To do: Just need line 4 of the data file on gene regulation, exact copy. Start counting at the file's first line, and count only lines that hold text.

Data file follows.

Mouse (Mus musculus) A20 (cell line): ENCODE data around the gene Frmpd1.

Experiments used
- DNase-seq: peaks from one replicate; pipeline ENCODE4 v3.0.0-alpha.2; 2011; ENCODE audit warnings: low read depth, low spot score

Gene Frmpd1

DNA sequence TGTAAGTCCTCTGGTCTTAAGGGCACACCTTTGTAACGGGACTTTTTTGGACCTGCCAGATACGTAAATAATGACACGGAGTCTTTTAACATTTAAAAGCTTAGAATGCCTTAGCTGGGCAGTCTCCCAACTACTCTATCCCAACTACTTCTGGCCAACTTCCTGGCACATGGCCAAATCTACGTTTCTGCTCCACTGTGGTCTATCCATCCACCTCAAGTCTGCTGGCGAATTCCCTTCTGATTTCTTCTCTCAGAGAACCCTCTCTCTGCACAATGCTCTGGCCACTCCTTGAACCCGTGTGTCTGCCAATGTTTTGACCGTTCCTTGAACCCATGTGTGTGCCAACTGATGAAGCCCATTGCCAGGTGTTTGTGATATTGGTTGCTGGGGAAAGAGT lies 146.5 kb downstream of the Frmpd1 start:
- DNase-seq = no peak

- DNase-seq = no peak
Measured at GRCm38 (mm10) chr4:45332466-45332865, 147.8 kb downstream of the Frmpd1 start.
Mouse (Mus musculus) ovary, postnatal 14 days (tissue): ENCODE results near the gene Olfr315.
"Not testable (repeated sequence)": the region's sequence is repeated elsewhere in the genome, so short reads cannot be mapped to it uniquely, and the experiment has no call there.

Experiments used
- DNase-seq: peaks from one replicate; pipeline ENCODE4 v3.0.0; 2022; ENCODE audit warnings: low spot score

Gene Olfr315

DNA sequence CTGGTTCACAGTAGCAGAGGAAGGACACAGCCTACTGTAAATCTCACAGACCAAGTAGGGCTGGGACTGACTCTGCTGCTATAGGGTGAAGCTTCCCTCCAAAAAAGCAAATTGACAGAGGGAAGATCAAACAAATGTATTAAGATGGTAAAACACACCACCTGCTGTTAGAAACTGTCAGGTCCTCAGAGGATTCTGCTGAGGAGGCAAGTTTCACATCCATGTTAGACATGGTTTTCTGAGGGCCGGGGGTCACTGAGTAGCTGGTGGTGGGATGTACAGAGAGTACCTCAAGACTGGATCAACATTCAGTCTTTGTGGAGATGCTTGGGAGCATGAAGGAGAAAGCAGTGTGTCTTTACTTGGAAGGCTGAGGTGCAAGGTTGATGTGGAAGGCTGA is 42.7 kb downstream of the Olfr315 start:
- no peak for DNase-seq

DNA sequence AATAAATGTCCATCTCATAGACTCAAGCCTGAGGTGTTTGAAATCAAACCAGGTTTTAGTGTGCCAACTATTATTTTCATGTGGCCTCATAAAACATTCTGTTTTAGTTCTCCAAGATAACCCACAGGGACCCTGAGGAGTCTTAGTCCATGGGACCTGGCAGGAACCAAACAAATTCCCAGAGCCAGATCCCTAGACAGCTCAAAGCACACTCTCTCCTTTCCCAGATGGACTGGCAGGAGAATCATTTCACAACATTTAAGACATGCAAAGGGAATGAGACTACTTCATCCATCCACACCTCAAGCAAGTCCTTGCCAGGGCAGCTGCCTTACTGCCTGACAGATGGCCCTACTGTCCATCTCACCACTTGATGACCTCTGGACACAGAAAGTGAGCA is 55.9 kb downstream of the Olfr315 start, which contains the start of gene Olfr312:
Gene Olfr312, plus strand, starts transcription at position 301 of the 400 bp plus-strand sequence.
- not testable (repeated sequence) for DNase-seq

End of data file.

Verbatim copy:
Gene Frmpd1